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Soybean – Varieties

Variety Testing Procedures

Registered soybean varieties are entered into the Alberta Regional Variety Test Program. These trials are run annually across the province and yield and agronomic data are collected. This data is then made publicly available through the Alberta Pulse Growers and the Alberta Seed Guide.

The data and descriptions include:

  • Varieties currently being tested
  • Varieties previously tested, with sufficient data, are also listed as “fully tested varieties”.
  • When pedigreed seed of the older varieties becomes unavailable in Alberta, the variety will be removed.

Choosing a Soybean Variety

Soybean growers are faced with expanding options of soybean varieties to choose from. Soybean variety selection is one of the most important factors in obtaining a high yielding crop and in reducing the risk of environmental loss of yield as a result of the growing season.

Soybean varieties may have strengths that make them more suitable for some environments and less suitable for others. Soybean maturity is one of the most important factors to consider when selecting the right variety. Additional factors to consider include yield potential as well as disease resistance.

Soybeans are grown and marketed for both human and animal consumption as a source of protein and oil. Soybeans are used for both fermented and unfermented products; as an ingredient for many meat and dairy substitutes; and a fat-free (defatted) soybean meal is a significant source of protein for animal feeds.

Variety Checklist

There are two types of soybeans, herbicide tolerant and conventional. Each has a different market and may require different levels of management. 


  • A number of site years provides the best data only if these sites represent similar growing conditions.
  • Check data from local zone, industry, and regional trials. 


  • Use a combination of growing season precipitation and soil type – data from sites with abnormal precipitation the previous year may be suspect.


  • Standability considers vine length, amount of precipitation, wind damage, variety and soil nitrogen levels – all standability ratings are lower in dry years compared to wet years, even for the same variety.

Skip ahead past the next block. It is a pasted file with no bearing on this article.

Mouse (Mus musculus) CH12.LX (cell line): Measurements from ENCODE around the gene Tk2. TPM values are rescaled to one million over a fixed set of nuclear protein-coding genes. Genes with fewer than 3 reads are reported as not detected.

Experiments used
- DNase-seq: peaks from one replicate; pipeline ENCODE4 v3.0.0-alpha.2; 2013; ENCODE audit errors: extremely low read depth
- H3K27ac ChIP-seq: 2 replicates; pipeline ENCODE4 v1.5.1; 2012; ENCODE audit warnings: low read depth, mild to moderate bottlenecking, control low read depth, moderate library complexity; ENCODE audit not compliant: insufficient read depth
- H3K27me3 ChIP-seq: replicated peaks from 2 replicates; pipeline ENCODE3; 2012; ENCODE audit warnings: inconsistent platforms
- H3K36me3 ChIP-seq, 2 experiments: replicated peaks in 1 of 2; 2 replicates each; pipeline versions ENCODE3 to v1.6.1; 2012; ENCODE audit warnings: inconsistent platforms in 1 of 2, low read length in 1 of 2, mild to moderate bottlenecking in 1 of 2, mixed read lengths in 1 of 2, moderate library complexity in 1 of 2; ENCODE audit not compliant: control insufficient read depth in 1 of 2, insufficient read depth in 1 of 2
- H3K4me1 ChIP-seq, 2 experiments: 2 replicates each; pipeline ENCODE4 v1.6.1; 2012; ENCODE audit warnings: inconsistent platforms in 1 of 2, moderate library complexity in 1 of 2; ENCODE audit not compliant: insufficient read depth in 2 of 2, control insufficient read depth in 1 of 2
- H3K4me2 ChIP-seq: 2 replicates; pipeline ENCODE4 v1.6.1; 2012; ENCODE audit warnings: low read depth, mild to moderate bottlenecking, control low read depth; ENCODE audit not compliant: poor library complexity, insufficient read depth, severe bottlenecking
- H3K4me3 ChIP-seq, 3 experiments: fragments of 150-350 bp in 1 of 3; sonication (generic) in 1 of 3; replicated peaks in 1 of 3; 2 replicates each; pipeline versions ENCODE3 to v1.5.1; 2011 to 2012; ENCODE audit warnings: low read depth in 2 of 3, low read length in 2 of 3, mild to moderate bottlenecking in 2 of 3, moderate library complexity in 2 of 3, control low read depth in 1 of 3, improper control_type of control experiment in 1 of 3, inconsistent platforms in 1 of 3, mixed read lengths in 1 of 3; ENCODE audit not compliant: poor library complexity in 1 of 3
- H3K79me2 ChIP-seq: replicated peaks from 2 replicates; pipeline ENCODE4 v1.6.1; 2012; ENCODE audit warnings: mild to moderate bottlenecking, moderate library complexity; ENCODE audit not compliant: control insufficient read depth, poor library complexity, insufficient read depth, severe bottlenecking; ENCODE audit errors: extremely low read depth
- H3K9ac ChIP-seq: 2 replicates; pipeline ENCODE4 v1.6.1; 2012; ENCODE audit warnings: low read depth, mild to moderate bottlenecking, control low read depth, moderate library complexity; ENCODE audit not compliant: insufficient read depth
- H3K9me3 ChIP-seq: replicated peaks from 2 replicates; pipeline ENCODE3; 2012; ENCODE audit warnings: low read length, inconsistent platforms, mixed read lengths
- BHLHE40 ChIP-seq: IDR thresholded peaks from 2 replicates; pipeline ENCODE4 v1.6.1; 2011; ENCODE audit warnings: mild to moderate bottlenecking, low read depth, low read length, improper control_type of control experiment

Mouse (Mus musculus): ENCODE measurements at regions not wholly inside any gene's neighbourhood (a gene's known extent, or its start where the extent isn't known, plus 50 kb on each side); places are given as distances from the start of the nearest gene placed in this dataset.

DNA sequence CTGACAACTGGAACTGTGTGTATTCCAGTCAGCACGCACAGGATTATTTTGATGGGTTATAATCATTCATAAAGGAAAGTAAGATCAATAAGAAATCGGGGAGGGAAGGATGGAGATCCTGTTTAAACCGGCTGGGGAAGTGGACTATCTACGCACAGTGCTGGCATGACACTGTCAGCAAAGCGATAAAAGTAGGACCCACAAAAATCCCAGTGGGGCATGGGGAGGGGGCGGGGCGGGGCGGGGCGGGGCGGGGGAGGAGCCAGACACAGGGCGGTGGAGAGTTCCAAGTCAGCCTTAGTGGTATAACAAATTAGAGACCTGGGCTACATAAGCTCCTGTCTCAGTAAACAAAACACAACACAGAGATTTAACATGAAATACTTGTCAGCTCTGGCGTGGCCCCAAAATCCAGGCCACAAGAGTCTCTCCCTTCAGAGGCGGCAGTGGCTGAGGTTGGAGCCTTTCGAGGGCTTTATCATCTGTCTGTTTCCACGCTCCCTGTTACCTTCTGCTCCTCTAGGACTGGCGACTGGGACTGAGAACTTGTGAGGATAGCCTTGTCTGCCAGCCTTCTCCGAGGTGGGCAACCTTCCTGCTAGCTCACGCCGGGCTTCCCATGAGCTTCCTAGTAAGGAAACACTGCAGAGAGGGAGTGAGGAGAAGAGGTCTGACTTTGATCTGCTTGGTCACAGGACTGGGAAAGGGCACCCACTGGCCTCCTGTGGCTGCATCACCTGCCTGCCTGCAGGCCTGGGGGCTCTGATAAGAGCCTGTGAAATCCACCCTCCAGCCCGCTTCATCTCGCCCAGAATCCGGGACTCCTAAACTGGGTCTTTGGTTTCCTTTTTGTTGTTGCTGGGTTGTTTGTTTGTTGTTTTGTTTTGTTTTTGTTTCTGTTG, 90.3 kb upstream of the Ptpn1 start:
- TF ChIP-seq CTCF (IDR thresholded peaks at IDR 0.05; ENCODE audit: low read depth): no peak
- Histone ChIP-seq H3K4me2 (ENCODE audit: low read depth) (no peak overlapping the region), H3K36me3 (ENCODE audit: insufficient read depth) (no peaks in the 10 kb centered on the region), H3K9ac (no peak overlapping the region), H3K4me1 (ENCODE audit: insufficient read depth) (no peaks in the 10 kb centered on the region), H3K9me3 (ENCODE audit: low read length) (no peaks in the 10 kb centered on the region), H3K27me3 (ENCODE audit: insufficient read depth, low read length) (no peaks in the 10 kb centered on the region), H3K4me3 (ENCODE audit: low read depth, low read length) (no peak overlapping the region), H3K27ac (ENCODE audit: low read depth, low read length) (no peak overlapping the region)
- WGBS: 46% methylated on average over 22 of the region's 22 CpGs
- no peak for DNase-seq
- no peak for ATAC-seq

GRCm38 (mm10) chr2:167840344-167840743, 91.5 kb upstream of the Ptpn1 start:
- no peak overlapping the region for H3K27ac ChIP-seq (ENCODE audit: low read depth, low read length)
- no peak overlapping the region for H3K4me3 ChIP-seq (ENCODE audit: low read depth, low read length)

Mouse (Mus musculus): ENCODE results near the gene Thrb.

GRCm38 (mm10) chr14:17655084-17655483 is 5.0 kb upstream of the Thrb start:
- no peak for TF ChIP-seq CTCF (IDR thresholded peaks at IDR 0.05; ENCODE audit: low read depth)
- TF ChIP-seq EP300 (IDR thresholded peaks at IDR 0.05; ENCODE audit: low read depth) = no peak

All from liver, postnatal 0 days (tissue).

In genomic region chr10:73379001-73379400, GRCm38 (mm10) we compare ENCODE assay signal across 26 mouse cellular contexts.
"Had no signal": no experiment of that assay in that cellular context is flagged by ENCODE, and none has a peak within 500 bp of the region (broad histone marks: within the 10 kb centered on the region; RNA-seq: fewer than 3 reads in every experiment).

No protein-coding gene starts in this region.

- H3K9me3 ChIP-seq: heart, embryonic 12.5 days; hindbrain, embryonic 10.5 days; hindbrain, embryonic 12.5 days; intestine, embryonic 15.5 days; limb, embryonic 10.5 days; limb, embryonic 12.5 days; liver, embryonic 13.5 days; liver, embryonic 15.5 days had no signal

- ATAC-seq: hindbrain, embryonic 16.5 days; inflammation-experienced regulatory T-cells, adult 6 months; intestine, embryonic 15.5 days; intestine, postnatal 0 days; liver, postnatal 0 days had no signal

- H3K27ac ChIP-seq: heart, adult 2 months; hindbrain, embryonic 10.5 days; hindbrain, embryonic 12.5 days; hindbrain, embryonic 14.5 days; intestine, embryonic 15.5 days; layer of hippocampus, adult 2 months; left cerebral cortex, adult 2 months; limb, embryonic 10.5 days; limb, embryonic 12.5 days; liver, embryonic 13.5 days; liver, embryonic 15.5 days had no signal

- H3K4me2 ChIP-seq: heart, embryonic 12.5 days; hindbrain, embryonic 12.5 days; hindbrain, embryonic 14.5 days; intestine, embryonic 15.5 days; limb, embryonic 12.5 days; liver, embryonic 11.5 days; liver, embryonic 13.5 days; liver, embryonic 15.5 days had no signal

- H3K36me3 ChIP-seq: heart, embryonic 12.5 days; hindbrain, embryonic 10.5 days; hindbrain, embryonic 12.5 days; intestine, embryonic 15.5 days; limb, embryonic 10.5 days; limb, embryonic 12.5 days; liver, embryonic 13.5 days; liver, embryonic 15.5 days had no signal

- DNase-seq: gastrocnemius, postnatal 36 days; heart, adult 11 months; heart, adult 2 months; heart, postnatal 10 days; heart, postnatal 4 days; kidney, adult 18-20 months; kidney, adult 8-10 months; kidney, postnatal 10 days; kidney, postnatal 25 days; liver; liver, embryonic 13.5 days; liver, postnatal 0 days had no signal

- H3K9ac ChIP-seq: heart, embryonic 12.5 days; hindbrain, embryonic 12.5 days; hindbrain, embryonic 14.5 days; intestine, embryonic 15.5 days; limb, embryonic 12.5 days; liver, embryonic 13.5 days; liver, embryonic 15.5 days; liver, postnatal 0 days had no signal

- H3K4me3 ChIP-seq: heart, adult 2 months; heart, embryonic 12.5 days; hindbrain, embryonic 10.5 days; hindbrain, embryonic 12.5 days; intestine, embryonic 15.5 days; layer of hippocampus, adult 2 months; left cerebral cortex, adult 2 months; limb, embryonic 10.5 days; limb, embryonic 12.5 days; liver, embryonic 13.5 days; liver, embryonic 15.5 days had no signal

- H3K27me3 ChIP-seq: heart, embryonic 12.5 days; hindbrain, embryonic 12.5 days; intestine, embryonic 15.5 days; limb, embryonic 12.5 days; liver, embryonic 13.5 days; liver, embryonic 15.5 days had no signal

• In general, standability in soybeans is excellent. 


  • If risk of frost is a concern, select an earlier maturing variety. Soybeans are scored based on maturity groups.
  • Soybeans are assigned to these maturity groups based on relative maturity of comparative varieties.
  • Based on the maturity group rating scale, different companies may have slightly different maturity group ratings from others for soybeans of a similar maturity.
  • It is important for growers to understand what varieties have performed well in their area, and how the maturity of those varieties compare to other varieties in the marketplace.
  • Maturity is affected by growing conditions. Maturity group values assigned to a variety represent a guide based on average conditions, providing a relative comparison for crops and varieties that are grown under similar conditions and planted at the same time.
  • If maturity is delayed into the fall, differences in maturity can be heightened, as the days are shorter and temperatures are cooler. Under warm, dry years, maturity may be shortened and under cool, wet years, longer days-to-maturity could be expected.
  • The maturity group (MG) rating system classifies soybean varieties from MG 000 in northern areas, to MG IX in southern areas of North America, based on latitude ranges and photoperiod (daylight) sensitivity.
  • Each MG region covers one or two degrees of latitude, or about 200 to 300 kilometres from north to south.
  • Each MG can have subgroupings with a 1 to 9 decimal number following the group number. These decimal places equate to slight increases in maturity.
  • In the 00 maturity ratings, a subgroup of 00.1 would be earlier maturing than 00.9. These MG ratings are assigned by the respective company based on comparison to current commercial varieties and as a result, not all MG ratings are entirely standardized between seed companies.


  • Seed size influences both seeding rate and seeding cost.
  • In some cases, larger seed varieties produce higher yield, but the cost of seed should be considered in light of any potential yield increase (market type – including seed size, shape and cotyledon colour – is also important).

Resource:  Government of Alberta’s Seeding Rate Calculator.


  • Herbicide tolerant soybean varieties are used in feedstock and generally sold to crushers.
  • Conventional type soybeans are marketed into the human food markets.